I can hardly concentrate enough to read while I’m waiting. The hardest part is walking down the tunnel. The second hardest part is hearing the door shut. The third hardest part is right before that, when I’m sitting in the waiting area at the airport. I thought my brain was going to pop out of my head last time– little brain bits spewing out my ears and spotting the leather seats. The fourth hardest part is going through security. Nothing like taking your shoes off and walking slowly to give you that “you are really, really getting on an airplane” feeling.
Time was, I worried merely about if I had booked my ticket for the wrong date, or the wrong year (it happens). Those were the days.
The question I’ve been working with is: what if I need to get off this plane? That’s what set me off last time. I have a claustrophobia, loss of control problem, not a plane crash fear.
I’ve been working on a lot of absurd follow-ups for my master question, what if I need to get off the plane? Like, what if I need to cut my finger off? What if I need to perform heart surgery on the pilot? What if I want to roller skate down the aisle? What if Elvis Costello’s son is on the plane, and he asks me to marry him? What if I turn into a cockroach? What if I see a vision of Andy Warhol in the clouds and he starts talking dirty to me? If creativity makes you insane (it does) it also helps you return to sanity (sometimes).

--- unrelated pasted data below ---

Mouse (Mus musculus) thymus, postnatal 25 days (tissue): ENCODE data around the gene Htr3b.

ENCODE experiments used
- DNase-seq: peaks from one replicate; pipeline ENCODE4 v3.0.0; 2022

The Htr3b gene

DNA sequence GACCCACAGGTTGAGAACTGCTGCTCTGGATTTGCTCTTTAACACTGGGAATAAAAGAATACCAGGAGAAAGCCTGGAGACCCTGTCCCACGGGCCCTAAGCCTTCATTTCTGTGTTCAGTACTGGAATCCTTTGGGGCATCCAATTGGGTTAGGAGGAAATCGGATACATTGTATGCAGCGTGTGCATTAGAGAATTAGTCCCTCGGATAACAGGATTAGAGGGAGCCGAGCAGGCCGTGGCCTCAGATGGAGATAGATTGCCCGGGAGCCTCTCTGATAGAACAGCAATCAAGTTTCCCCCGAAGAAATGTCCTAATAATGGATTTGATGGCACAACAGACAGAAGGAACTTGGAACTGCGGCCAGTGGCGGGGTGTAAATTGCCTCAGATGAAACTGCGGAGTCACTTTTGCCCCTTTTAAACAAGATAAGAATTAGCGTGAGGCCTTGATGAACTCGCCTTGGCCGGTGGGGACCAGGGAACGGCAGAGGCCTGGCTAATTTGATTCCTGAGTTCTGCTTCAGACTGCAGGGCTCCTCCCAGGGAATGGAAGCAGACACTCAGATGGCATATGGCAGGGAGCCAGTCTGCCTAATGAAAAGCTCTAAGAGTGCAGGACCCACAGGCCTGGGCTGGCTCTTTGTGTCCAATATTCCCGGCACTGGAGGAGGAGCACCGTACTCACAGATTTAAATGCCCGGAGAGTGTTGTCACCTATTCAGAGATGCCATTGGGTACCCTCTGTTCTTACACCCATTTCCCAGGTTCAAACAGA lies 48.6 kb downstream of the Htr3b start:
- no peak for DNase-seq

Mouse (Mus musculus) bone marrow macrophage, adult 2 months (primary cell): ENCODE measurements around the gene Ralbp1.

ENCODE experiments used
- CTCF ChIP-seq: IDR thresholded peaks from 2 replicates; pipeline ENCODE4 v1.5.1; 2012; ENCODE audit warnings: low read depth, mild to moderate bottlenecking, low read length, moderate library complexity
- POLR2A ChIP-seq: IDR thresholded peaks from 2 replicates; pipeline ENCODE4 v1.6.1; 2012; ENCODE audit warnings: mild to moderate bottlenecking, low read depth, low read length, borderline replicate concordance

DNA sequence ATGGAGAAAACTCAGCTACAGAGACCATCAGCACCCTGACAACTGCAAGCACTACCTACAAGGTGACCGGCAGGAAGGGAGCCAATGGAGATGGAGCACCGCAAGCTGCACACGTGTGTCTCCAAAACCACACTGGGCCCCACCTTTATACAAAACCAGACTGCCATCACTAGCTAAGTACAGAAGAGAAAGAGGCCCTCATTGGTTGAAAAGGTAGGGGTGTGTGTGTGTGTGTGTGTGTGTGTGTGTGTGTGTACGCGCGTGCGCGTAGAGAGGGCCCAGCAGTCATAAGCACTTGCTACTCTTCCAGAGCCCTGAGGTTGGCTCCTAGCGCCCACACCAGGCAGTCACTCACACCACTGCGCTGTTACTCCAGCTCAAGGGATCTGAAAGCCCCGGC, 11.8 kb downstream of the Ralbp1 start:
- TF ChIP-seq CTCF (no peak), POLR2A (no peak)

Since I am flying with family, I also have the option of starting a fight with someone. I have a family member who could debate me on politics, and I would find that intensely distracting (“Socialized medicine!”) . It would be good for me, but probably too hard on my debate partner.
I’m sure I could bring up an awkward subject with any family member on the plane. I could find a subject so delicate and so laced with hot buttons– ancient grudges! Dark secrets! That might engage my entire shaky brain. On the other hand, it might not be the best way to begin our fun family time.
I was reading when I freaked out the first time. Forever after, the layout of the New Yorker looks a little scary to me. I was reading in that magazine about that film, “Tiny Furniture,” and I kind of blamed that woman who was way too young to be getting written up in the New Yorker and getting all this Big New Artist attention. Yes, I believe she messed with my mind, along with that narrow, three-column format, which is just spooky.
I believe what will happen is that my sisters will talk me through. They helped me to ride Everest, this yeti-themed roller coaster, for the first time. Someone held my hand. It sweated. Sometimes they’re gonna be like, “Well, don’t worry, we can always strangle you until you pass out,” and sometimes they’ll say, “You’ll be okay,” and then other times they’ll rattle on with family gossip that cries out for dissection and debate. They can read me so well. I don’t think I’ll need a book.
Note: Unlike the previous post, there is no good reason for me to have a dog illustrating this. It’s just a good looking dog. What can I tell you?